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Global Change Fellow Emily Nastase is Drawing Attention to the Threatened Henslow’s Sparrow

Henslow’s sparrow (Centronyx henslowii) populations have been declining since the early 20th century, but a population in North Carolina may help researchers understand how managers can help preserve this once prominent species. 

Emily Nastase is a PhD student in the department of Applied Ecology at NC State and a 2022–23 Global Change Fellow. Nastase’s research focuses on the ecology, distribution, and population genetics of the Henslow’s sparrow at the North Carolina Wildlife Resources Commission’s Voice of America Game Land in Washington, NC

To do this, Nastase, along with field technician Abbie Valine, captures and tags sparrows with radio transmitters, collects blood samples, and tracks the location of their territories and nesting sites. 

They use mist nets to catch male Henslow’s; once caught, Nastase puts a silver USGS band with an identification number on the bird’s leg so they can be identified in the future. They then measure its wing length, determine its age and how ready they are to breed, do a check for ticks and general health, and finally weigh them. If the bird is heavy enough it will be fitted with a radio tag and a unique color band combination so it can be identified from a distance. Nastase uses tags that are solar powered and are expected to last the lifetime of the bird. 

Abbie Valine measuring the wing of a Henslow’s Sparrow. Image: Brittany Salmons

Henslow’s sparrows have a unique history in the United States and while they are not currently listed as endangered, they are considered threatened.

“In the late 1800s, there was an eastern and a western subspecies of the Henslow’s sparrow,” says Nastase. “Their breeding extents eventually merged as a result of humans clearcutting forested habitats. But ever since then, populations have been declining. A lot of habitats that used to be part of the breeding range for the eastern subspecies are now unoccupied. So either they’ve been extirpated from so many of their original breeding sites or the eastern subspecies is extinct.” 

While Henslow’s sparrows are known to winter in Gulf Coast states, this site in North Carolina is the only known large breeding population on the east coast. Based on her research, Nastase has a couple of theories as to where these birds might have come from.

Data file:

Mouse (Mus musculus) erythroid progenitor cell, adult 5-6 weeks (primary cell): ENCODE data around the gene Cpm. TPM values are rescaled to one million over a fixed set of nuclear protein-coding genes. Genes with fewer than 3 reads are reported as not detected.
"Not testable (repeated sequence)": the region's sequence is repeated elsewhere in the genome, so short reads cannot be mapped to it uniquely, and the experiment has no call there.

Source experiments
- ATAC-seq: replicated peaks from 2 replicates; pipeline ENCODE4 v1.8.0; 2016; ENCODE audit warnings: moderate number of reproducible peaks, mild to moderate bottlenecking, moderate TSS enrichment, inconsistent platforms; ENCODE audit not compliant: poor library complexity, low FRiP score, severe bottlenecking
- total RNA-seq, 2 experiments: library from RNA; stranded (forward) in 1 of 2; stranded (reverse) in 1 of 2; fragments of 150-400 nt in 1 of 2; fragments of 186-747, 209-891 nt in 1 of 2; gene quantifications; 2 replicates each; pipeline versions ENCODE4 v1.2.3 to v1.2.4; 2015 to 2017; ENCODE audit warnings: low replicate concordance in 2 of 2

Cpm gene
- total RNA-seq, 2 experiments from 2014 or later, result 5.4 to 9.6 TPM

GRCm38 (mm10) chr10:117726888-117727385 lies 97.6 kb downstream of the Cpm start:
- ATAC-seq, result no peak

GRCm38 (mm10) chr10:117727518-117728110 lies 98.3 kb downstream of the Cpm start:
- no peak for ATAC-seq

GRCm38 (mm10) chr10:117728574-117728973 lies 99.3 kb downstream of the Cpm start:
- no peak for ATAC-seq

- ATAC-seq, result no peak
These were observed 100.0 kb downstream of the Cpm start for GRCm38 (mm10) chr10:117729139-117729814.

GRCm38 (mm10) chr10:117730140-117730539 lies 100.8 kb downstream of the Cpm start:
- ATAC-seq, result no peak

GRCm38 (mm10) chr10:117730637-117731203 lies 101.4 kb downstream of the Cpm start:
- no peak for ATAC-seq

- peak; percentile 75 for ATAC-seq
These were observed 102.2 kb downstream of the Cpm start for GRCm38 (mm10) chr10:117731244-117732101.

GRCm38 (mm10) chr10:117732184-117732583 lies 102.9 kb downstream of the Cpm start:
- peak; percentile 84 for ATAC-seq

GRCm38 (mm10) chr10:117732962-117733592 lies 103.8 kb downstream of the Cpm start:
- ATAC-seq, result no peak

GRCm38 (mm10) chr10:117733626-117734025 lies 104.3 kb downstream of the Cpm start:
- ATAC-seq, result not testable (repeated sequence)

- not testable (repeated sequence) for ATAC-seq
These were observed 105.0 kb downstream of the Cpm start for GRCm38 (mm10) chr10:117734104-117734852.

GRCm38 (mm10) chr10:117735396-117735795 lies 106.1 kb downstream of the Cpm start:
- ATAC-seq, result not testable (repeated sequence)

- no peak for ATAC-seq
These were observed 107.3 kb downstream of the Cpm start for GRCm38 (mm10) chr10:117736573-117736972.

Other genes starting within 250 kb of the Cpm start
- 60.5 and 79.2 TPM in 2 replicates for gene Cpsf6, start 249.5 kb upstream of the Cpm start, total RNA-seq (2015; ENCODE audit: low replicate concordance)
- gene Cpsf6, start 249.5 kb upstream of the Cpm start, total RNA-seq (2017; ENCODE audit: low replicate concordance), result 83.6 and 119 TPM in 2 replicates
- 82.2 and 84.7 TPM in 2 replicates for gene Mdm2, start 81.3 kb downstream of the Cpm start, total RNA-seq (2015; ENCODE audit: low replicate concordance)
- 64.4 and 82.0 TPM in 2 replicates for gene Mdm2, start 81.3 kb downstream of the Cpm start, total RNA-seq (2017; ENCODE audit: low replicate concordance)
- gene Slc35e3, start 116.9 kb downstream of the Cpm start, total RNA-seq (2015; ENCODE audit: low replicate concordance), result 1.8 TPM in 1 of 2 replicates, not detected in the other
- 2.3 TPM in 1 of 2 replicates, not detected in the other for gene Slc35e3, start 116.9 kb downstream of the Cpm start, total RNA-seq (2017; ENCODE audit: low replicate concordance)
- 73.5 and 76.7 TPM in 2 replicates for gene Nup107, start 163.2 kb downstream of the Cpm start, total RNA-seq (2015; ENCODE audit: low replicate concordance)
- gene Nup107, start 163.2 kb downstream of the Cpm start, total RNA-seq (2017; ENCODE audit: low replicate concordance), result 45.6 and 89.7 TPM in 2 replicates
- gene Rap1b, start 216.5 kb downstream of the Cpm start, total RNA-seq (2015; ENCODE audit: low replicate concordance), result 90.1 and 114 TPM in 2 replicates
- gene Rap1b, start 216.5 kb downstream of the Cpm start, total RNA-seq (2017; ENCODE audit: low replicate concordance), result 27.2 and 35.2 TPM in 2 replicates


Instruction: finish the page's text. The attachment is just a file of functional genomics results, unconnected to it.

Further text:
“One theory is that these birds might be a remnant of that eastern subspecies. It’s also possible that maybe they were all from the same original subspecies like that western group,” says Nastase. “But maybe there’s some divergence happening now because these birds do have a lot of site fidelity, so the breeding and genetics are going to stay pretty close in this region.”

Abbie Valine holding up a Henslow’s Sparrow after being processed and tagged. Image: Brittany Salmons

Because sites in the historic breeding habitat range are declining, especially on the east coast, researchers and resource managers want to understand how best to conserve these habitats into the future. 

“Climate change is altering the availability of these breeding sites,” adds Nastase. “Grasslands like this are really hard to find now. This is the only one I know of in eastern North Carolina that’s a fairly low-lying, wet meadow structure, but that’s large enough to accommodate a species like the Henslow. Henslow’s are considered “loosely colonial”, meaning that they like to nest near other Henslow’s, so they need adequate space to fill multiple breeding territories.”

The North Carolina Wildlife Resources Commission manages the area to maintain this unique grassland structure. Every year different parts of the site are burned in a rotation to keep woody vegetation at bay.

“Climate change is really reducing the availability of these types of habitats and it’s changing the burn regime, so even if there were grasslands that used to persist in these areas, wildfires either don’t happen or they don’t happen at the right time to maintain this type of habitat,” adds Nastase.

This future conditions scenario is the subject of Nastase’s final question for the project, which will look at how future climate conditions are going to change burning opportunities at the site. This will help managers determine when and how to burn.

“To keep this grassland habitat you want to burn it hot and at the right time of year to kill off the woody vegetation,” says Nastase. “But you can’t burn it too close to the Henslow’s Sparrow breeding cycle because they nest in the summer, so you’re constrained on two sides. You have to find the perfect window of opportunity to make that happen and unfortunately climate change is probably going to cause a mismatch in how they currently manage here versus the species breeding phenology.”

This research will help resource managers conserve and restore Henslow’s sparrow populations in North Carolina and potentially provide an example for future projects in the Southeast.